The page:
Although I’m beyond guilty of indulging in reality television, I also realize that MTV has no relevant musical substance, and viewers of MTV are all diluted addicts that make up the consistency of acceptance in reality TV.

Like the creation of Snooki, who in essence isn’t  even a real celebrity, but a dumb party girl from Jersey who got popular for being sloppy.  But I still watch it, and the first step is always admitting the problem. I’m an addict, too.

While being captivated by the dynamic of reality TV, I still question, what has happened to the essence and pride of true music, which once was the foundation for music television.  The prime objective of MTV used to be music videos, TRL, Pop-up video, and showcasing new and upcoming artists.

Where did MTV producers draw the line at focusing just on reality TV?  Something that was once so epic is now far from true purpose and musical soul.

But as devoted addicts of reality television, we are sucked into the notion of what MTV is becoming and the ideal that watching dysfunctional behavior is what the new MTV is all about.

We’ve tricked our minds into believing that this is the new music television, and this is all we’re going to get.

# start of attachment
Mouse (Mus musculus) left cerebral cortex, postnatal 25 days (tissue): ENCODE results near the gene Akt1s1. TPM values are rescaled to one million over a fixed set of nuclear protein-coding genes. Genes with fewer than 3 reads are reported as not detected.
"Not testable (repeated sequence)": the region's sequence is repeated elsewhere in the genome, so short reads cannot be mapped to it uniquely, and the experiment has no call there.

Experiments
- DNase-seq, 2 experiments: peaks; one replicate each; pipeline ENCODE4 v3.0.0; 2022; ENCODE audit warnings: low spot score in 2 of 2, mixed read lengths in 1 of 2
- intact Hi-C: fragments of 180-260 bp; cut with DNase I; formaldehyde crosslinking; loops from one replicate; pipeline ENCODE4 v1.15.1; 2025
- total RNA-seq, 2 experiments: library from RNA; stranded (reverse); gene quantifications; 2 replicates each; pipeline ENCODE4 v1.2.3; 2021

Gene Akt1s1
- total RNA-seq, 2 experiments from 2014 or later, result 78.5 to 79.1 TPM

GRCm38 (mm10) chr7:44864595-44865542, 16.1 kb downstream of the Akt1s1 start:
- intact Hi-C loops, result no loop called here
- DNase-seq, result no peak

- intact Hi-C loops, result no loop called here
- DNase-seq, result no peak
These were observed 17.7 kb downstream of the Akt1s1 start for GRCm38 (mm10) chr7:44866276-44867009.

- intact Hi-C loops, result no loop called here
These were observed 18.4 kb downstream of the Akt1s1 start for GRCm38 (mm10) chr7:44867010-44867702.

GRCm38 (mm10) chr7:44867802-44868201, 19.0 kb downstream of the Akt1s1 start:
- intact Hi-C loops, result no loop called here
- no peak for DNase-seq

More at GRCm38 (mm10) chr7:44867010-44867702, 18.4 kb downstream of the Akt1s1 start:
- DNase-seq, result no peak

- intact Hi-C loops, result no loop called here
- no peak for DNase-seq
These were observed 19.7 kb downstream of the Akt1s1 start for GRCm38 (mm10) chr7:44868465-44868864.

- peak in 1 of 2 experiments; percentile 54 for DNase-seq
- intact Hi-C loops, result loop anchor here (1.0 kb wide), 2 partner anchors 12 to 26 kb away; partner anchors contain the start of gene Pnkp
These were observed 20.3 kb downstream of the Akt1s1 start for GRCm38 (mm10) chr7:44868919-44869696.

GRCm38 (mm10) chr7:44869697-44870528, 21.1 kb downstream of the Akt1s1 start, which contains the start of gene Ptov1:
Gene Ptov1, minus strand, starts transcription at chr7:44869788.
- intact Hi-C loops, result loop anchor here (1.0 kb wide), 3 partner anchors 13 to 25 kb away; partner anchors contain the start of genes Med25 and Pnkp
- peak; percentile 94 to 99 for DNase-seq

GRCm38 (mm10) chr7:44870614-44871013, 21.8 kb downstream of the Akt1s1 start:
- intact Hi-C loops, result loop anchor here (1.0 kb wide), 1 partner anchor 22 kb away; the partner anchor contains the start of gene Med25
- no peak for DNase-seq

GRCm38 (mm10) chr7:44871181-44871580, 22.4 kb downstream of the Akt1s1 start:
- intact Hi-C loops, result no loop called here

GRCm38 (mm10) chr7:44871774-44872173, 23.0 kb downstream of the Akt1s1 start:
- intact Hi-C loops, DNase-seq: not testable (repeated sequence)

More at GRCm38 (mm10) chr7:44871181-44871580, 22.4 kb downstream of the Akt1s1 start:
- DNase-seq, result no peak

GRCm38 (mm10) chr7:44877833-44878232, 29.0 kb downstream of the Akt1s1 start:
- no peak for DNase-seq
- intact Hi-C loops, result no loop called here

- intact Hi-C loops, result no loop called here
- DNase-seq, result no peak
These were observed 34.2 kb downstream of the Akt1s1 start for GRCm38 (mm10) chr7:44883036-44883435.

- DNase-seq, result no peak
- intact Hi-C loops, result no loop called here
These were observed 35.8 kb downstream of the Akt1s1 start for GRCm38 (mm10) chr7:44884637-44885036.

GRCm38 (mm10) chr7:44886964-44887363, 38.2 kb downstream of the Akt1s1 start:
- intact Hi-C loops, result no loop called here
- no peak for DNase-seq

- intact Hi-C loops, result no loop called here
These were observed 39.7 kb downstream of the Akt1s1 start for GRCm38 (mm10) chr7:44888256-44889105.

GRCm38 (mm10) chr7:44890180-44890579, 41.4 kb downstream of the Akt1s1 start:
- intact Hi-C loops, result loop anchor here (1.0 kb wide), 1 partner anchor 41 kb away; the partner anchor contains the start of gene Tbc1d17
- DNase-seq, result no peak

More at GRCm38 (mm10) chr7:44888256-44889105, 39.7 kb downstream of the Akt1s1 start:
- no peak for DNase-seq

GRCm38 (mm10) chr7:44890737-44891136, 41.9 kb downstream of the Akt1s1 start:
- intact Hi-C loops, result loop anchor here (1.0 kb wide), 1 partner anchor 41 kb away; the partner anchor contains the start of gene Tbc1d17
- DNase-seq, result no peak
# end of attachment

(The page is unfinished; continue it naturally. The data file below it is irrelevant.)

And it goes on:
So I am begging and pleading for a new and improved MTV, an MTV that features music artists, videos, something mind-boggling and refreshing.  I need something new and captivating but with a taste of old school MTV.

So to the producers of MTV, give me something relevant to talk about and to watch besides a drunken Snooki face-planting and being “DTF” every week, teen moms being constantly pissed off at their baby daddies, stuck-up rich girls who’s biggest problem is not getting into the latest Hollywood club, and seven strangers who are picked to just start fights with one other.

Sorry, not interested.

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MTV: focused on music or trash